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COMELEC urges public to file formal complaint vs vote buying, selling

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Commission on Elections Pampanga Provincial Election Supervisor Fernando Cot-om talks about the different short term and long term solutions that may eradicate or at least lessen incidences of vote buying and vote selling during an election period.

CITY OF SAN FERNANDO, Pampanga — Commission on Elections (COMELEC) urged the public to file formal complaints against vote buyers and vote sellers.

Pampanga Provincial Election Supervisor Fernando Cot-om said that among election offenses, vote buying and vote selling are the hardest election offenses to prosecute due to lack of complaints and witnesses.

“Vote buying and vote selling are very big issues that are akin to cancer in society. However, despite the fact that we know this problem exists, COMELEC and the Department of Justice can only start with the investigation when there is a formal complaint filed before us,” Cot-om said.

Based on the data of COMELEC Central Office for the past three automated national and local elections, there were only 220 cases filed and most of them were dismissed due to non-appearance of complainants and lack of witnesses.

For his part, COMELEC Assistant Regional Director Elmo Duque said vote buying and vote selling are among their greatest challenges.

“The very people that we elect to govern us, to lead us, are the very persons we are going to prosecute. That’s the big dilemma we have right now. In addition, the Omnibus Election Code was promulgated in 1985 so it does not totally cover the entire sphere of what we call vote buying and vote selling,” Duque said.

With this, Cot-om said that a multi-sectoral network is needed to eradicate or at the least, lessen incidences of vote buying and vote selling.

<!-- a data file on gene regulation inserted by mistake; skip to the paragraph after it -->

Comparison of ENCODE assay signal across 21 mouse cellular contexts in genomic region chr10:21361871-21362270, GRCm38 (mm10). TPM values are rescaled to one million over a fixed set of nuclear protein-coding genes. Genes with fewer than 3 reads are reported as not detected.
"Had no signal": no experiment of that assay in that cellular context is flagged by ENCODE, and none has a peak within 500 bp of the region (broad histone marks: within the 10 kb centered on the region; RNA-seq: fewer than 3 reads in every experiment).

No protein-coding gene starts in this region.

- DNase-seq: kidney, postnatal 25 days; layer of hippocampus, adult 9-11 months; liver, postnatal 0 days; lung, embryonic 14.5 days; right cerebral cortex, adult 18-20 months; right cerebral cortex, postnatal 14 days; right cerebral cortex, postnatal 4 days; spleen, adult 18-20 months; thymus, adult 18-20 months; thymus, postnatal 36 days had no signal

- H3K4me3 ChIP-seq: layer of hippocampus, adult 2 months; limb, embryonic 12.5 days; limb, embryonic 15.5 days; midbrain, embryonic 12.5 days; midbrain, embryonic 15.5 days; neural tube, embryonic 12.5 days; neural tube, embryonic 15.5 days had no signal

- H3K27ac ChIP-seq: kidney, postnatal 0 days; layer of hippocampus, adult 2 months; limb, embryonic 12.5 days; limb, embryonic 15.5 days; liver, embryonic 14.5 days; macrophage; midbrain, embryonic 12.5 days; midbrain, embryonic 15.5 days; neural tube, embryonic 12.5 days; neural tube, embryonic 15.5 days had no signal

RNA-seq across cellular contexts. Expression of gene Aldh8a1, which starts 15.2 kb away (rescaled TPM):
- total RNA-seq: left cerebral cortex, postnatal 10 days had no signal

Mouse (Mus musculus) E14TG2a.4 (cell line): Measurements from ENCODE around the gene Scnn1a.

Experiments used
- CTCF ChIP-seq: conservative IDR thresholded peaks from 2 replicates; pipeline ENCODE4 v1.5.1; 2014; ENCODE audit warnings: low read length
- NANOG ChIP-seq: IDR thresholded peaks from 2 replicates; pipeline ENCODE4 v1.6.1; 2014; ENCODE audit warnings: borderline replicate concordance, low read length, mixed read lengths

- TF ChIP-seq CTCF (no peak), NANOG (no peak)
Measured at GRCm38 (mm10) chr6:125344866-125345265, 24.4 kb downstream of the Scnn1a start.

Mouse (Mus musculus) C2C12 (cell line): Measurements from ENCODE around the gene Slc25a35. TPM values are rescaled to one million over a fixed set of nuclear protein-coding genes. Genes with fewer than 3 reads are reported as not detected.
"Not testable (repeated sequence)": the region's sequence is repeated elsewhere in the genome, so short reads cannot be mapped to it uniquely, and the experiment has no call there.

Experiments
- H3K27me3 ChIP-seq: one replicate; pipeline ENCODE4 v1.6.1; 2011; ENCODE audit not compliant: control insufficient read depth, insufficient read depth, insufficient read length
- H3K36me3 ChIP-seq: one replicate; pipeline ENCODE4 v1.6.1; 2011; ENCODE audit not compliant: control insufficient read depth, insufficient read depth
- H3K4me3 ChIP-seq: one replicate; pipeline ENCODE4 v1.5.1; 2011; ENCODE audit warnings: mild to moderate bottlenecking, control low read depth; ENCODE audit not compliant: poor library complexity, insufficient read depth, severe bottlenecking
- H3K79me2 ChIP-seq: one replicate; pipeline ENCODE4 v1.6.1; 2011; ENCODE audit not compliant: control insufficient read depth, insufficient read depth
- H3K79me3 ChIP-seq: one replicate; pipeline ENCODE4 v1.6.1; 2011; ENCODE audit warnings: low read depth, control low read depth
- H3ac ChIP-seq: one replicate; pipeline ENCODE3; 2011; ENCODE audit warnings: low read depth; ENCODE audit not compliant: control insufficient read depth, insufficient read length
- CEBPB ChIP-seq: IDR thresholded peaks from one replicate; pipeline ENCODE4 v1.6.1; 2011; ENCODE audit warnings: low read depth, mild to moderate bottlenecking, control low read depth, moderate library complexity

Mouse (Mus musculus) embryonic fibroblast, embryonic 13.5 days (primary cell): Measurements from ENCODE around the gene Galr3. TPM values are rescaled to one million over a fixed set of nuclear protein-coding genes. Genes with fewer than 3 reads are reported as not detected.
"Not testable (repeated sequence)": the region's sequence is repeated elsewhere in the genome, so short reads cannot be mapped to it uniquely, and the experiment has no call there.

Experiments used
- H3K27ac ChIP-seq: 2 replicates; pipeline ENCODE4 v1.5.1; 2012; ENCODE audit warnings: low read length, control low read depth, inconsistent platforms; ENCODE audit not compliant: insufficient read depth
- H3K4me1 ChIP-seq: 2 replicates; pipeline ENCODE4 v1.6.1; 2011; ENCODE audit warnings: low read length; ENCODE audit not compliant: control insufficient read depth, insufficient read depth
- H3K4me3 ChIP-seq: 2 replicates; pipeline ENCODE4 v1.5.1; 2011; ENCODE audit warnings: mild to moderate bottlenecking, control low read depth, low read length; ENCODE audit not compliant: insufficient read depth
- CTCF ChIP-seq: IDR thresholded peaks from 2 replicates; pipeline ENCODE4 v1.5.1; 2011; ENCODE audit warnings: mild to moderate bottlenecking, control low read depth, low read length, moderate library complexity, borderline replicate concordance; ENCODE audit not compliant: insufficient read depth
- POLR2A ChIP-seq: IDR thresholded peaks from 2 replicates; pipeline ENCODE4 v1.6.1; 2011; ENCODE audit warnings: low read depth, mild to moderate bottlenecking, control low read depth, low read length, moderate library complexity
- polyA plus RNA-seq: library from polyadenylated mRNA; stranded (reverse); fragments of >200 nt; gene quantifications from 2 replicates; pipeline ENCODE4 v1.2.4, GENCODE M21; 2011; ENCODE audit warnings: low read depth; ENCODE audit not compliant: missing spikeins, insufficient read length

“We alone in the COMELEC cannot solve the problem. We have a short term solution and it is very well within the power of the Comelec to implement or enforce the existing laws against vote buying and vote selling. But we also need to deputize the Philippine National Police and Armed Forces of the Philippines to enforce laws,” Cot-om said.

In terms of long term solution, he said it all boils down to education and the need to change the values of the public.

“Another long term factor is the economic development of people. It has been proven in other countries that the more developed their economic conditions become, the less incidence of vote buying they have,” Cot-om said.

In closing, he reminded the candidates that the reason why they are running for public office is to be of service to the people so there is no need to buy people’s votes.

“For the voters, let us keep in mind that the amount or thing that the candidates give us in exchange of our votes are only temporary. Let us be vigilant of their hidden agenda and remember that the money they use to buy votes are at the expense of government projects if ever they win,” Cot-om said.

Source: PIA

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